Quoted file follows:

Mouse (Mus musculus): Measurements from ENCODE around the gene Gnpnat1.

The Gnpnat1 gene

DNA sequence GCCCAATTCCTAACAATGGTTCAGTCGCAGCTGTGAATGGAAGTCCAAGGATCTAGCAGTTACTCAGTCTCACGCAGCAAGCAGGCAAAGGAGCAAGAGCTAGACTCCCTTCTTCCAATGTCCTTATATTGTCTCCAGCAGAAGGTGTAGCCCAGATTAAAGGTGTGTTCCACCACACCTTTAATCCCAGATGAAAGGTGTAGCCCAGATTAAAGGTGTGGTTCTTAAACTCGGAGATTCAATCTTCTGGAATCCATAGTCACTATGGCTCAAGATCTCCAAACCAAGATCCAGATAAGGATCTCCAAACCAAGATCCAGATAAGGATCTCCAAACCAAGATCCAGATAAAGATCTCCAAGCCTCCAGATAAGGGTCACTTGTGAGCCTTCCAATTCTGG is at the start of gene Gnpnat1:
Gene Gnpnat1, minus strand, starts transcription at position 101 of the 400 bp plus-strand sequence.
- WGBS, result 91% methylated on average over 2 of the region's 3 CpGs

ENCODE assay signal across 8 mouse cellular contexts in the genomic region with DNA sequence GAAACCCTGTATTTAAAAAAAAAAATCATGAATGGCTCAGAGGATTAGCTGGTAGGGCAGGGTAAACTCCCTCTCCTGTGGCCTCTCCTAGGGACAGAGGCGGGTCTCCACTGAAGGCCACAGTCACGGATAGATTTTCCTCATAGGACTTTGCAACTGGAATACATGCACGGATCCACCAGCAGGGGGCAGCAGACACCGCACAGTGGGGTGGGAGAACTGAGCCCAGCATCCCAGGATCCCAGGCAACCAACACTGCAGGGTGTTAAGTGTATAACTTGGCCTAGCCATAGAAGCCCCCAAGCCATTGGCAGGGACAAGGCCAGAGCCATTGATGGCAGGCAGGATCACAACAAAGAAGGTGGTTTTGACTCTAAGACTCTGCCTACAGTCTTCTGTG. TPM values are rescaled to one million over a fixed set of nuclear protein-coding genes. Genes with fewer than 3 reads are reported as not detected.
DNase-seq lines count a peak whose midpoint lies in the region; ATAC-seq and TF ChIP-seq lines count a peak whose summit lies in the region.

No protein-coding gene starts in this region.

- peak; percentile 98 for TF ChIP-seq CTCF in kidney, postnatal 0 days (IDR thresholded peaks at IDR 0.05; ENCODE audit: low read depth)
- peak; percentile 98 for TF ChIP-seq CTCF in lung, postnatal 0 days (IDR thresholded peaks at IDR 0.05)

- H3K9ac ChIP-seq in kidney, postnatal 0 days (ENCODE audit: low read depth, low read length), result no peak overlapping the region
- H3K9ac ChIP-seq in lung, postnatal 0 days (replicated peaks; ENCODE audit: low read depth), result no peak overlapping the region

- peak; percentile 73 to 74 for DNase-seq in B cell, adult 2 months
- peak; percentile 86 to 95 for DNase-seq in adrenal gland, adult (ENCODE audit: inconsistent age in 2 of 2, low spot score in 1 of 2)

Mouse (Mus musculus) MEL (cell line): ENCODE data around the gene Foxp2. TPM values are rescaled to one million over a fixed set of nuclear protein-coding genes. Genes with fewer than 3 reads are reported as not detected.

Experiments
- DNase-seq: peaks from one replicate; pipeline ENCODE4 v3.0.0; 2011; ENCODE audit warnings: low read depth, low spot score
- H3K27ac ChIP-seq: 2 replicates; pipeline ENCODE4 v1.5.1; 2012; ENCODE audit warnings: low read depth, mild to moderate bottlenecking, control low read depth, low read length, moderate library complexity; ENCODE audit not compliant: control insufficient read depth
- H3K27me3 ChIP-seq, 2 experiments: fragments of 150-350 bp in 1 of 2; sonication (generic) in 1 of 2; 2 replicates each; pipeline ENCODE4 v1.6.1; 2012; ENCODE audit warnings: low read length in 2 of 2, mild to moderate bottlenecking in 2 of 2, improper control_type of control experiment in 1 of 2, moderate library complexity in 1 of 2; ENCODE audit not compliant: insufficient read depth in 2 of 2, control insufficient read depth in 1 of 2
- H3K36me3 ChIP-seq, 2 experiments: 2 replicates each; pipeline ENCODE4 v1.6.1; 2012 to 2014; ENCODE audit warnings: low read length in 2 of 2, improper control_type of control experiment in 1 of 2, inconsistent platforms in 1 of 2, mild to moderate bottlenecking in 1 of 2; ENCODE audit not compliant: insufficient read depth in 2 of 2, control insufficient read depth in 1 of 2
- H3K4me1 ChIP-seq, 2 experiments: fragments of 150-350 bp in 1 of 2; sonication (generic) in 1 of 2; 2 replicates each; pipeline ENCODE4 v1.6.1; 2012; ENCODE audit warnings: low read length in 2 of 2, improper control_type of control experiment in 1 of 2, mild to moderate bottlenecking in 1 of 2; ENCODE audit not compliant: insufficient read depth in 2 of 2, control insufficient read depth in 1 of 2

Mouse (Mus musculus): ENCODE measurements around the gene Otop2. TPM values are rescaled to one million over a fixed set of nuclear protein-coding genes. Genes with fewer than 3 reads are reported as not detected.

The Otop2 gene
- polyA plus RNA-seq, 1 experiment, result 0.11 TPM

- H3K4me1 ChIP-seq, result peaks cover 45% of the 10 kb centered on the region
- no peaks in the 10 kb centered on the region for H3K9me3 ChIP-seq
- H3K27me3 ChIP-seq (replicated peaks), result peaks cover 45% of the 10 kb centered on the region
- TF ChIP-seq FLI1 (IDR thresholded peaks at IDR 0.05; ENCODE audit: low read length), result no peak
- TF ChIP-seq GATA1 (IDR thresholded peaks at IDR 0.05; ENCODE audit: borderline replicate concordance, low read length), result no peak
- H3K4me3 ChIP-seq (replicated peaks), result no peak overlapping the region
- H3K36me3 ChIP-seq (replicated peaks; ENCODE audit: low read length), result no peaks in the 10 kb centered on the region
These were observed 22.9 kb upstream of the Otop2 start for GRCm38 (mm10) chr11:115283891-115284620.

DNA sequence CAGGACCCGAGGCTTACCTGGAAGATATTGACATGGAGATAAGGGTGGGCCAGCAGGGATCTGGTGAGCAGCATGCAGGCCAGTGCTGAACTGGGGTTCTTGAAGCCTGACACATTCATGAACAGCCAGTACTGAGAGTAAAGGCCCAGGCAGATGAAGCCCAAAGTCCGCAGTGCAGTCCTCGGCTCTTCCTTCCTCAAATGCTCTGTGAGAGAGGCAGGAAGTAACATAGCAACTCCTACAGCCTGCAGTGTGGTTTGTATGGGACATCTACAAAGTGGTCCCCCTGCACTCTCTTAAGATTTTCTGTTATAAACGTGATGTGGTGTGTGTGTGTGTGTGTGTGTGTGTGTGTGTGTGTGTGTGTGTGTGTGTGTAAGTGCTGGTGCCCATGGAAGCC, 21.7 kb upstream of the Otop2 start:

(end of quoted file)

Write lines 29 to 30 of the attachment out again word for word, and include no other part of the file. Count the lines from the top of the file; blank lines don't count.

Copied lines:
- TF ChIP-seq GATA1 (IDR thresholded peaks at IDR 0.05; ENCODE audit: borderline replicate concordance, low read length), result no peak
- H3K4me3 ChIP-seq (replicated peaks), result no peak overlapping the region